After the enteroscopy procedure, your Digestive Health Associates of Texas team will review the outcome of your procedure with you. A number of individuals will struggle to remember what they are told after the exam due to the effects of the medication. We recommend, if possible, to bring someone with you for these results. You will also go home with a report. You will be informed of any biopsy results after about seven days.

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Generally, the enteroscopy is a safe process. Typically, challenges happen in fewer than 1% of patients. Many complications are not life-threatening, however, if an issue does occur, hospitalization or surgery may be necessary. Prior to the exam, a consent form will be reviewed with the patient by the nursing staff. Should any questions or concerns arise, these can be talked through with your GI provider before the procedure.

Reactions due to sedation might occur. These could include but are not limited to difficulty breathing, effects on your heart and blood pressure, allergic reactions, and irritation of the vein that received the medication. Bleeding could happen with the removal of polyps, biopsies, and with dilating strictures. Again, bleeding, which would result in a blood transfusion or hospitalization, is uncommon. Perforation or puncture of the esophagus, stomach, or small intestine can occur. We might recognize this at the time of the exam, or it might not be evident for several hours. In many cases, the perforation will require surgery or a hospital stay. This is not likely, even when biopsies are taken or dilation is performed. It is very important to contact your Dallas, TX provider right away if symptoms arise after your procedure which may include bleeding, abdominal pain, or fever.

As is the case with any other test, enteroscopy is not without imperfections. There is a minor, acknowledged chance that abnormal conditions, including cancers, can be missed during the exam. It is critical to follow up with your provider as advised and inform them of any new or recurrent issues.›

An enteroscopy is an effective endoscopic procedure that is used to identify the cause of GI symptoms and review abnormal x-ray results. If you have been told you require an enteroscopy exam, you can rely on our GI specialists. As a physician-led group of gastroenterologists, Digestive Health Associates of Texas strives to offer superior patient-centric care to enhance your GI tract health. To find a provider who offers enteroscopy procedures in Dallas, TX, please get in touch with a Digestive Health Associates of Texas location in your area to request a consultation.

What should I avoid after my enteroscopy?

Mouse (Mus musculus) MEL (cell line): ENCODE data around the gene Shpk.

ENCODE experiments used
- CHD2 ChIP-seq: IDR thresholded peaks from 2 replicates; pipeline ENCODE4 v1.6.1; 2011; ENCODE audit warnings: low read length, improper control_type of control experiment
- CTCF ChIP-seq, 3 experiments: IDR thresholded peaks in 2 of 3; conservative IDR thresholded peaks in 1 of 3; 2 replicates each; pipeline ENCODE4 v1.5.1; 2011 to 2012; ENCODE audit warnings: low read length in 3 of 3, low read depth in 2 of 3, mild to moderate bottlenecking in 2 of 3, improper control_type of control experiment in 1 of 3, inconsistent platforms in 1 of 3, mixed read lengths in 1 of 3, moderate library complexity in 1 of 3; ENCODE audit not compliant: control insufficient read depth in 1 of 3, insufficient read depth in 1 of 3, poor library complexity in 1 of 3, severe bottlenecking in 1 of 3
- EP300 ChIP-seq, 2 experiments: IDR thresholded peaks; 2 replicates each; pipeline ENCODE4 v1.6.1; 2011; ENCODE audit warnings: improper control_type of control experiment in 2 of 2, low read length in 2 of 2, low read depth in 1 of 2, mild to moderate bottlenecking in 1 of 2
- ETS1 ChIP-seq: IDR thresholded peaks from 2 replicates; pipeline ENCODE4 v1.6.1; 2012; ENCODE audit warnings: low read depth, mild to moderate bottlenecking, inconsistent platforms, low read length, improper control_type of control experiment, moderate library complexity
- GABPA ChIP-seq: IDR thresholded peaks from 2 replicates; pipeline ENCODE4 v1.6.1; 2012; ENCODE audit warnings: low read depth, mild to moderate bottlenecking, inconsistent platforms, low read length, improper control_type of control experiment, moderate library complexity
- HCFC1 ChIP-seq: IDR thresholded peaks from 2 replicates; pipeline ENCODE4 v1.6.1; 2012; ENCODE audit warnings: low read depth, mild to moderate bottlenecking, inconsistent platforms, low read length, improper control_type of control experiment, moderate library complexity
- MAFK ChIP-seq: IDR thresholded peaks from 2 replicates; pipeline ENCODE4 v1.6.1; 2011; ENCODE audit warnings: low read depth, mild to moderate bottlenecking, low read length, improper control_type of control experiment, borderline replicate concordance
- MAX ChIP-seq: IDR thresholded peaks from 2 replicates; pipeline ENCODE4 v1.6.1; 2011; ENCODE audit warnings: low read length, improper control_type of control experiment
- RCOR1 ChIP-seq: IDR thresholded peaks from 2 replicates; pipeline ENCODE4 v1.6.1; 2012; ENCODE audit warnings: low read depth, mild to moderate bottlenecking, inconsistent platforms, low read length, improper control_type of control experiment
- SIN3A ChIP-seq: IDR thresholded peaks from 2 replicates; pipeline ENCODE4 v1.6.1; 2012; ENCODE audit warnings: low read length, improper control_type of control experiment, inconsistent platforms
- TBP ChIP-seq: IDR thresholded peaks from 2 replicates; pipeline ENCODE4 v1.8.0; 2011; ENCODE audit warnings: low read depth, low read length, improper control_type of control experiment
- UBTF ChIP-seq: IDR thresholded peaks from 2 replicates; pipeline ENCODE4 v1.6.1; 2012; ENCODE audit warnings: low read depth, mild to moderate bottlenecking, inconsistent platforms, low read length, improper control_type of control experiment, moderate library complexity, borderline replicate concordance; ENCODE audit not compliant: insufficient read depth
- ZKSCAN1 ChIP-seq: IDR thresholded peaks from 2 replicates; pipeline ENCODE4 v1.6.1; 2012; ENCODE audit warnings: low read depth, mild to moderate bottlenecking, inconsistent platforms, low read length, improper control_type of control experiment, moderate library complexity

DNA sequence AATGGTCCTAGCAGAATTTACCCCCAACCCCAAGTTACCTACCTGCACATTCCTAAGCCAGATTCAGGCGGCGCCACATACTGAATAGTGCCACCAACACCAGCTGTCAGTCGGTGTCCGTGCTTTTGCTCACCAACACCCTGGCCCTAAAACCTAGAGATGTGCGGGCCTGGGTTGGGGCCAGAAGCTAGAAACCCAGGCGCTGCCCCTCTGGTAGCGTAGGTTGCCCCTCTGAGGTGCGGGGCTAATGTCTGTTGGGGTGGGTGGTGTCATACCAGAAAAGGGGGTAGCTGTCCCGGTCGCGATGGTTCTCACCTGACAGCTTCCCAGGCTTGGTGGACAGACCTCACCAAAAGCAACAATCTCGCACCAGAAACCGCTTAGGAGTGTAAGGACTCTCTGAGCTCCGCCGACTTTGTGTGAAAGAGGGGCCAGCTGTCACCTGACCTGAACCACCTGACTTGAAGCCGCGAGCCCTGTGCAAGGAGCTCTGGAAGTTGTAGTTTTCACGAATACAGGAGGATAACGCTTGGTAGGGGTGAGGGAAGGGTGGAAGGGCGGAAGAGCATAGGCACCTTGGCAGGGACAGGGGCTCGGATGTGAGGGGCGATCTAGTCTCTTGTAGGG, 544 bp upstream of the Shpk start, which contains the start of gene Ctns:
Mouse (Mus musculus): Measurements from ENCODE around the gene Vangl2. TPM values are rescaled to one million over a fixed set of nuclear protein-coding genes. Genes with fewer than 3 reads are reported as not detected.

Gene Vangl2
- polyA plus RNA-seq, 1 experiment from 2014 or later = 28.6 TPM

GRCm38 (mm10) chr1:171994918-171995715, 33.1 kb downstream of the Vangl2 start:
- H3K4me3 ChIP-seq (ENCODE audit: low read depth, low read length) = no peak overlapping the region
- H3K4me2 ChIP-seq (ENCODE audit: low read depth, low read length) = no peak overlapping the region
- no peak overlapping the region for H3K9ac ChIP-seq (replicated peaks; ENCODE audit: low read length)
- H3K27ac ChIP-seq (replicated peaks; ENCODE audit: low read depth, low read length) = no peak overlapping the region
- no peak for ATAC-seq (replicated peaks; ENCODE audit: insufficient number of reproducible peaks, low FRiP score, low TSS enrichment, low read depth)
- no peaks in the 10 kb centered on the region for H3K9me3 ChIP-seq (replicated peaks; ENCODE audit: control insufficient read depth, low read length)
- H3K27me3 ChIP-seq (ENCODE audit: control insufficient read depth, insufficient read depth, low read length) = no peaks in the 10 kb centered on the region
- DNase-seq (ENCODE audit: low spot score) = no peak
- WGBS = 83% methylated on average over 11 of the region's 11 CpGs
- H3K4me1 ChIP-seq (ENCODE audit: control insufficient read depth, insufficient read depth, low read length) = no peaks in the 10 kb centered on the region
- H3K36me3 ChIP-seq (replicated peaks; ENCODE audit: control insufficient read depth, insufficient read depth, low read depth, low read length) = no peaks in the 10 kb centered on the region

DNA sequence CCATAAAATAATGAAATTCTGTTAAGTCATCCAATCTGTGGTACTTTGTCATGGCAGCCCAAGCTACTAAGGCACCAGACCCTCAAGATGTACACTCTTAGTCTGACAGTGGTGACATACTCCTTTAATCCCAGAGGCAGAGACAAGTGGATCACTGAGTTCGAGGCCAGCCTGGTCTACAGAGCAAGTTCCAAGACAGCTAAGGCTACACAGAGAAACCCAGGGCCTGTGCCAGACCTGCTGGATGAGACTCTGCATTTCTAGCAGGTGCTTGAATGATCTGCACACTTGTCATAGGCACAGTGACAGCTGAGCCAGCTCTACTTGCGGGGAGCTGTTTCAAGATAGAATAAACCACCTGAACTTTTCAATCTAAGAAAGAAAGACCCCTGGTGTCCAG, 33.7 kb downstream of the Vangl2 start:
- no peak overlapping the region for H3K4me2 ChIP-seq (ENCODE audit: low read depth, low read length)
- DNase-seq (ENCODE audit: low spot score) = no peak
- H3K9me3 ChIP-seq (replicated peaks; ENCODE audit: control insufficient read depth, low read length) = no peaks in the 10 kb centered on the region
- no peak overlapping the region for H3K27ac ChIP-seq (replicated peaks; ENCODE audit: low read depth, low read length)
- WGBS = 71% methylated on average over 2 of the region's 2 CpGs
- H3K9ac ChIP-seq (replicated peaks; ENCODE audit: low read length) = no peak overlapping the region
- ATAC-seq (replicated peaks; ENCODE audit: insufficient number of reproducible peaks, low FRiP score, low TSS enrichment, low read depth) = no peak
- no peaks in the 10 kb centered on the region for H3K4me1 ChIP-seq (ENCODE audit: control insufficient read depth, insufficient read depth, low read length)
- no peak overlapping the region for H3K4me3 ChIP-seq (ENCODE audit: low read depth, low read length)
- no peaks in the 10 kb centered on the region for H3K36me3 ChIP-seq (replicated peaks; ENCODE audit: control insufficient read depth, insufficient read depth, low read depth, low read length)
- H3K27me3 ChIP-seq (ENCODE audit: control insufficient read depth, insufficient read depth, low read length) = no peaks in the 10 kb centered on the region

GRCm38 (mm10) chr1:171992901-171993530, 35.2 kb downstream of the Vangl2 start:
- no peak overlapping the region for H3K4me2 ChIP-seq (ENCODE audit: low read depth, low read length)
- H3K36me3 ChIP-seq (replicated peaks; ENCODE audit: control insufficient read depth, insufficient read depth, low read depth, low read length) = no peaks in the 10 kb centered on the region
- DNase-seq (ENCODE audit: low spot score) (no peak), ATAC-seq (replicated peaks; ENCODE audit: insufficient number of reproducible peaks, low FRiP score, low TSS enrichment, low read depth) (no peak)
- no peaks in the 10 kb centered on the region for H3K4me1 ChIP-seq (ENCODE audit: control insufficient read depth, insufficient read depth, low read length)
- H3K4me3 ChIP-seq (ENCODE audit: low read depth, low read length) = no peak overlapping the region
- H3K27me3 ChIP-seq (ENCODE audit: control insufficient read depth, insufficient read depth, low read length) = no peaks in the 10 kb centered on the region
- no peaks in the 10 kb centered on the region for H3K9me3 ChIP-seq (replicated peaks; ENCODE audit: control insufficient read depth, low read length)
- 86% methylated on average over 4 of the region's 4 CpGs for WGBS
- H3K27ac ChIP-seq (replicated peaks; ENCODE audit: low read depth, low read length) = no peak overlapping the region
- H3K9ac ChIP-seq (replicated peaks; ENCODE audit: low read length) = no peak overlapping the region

After your enteroscopy, refrain from eating or drinking until your doctor tells you it is okay to do so, and strictly follow any medication instructions provided. Additionally, avoid engaging in strenuous physical activity. Contact us immediately if you experience severe abdominal pain, persistent bleeding, or fever.

Who is not a good candidate for enteroscopy?

Enteroscopy might not be recommended for people with particular medical conditions or risk factors that could lead to complications. Due to the sedation and the procedure itself, individuals with severe heart or lung disease, uncontrolled bleeding disorders, or recent heart attacks may be at higher risk. Additionally, those with anatomical abnormalities or strictures in the digestive tract might be advised against it. It's important to consult your healthcare provider about any health conditions or concerns to decide if an enteroscopy is right for you.

What makes an endoscopy and enteroscopy different?

The main difference between endoscopy and enteroscopy lies in the regions of the digestive tract they explore. Both procedures involve a flexible tube with a camera (endoscope), but endoscopy typically examines the upper gastrointestinal tract, including the esophagus, stomach, and duodenum. On the other hand, enteroscopy is aimed at visualizing the small intestine, which is deeper and more difficult to access within the digestive system. Enteroscopy is often performed when other diagnostic methods like endoscopy or colonoscopy haven't provided clear results or when a problem in the small intestine is suspected.

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This doctor is phenomenal. He has a great personality and wonderful bedside manner. He is sharp and very knowledgeable. I felt very comfortable in his care. He was very through with my procedure. I would highly recommend him and his staff.

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Dr. Mantas was amazing. Both my daughter and I go to him. He is very thorough when explaining things to you. Would highly recommend him.

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Great experience! Ty Dr. Mantas!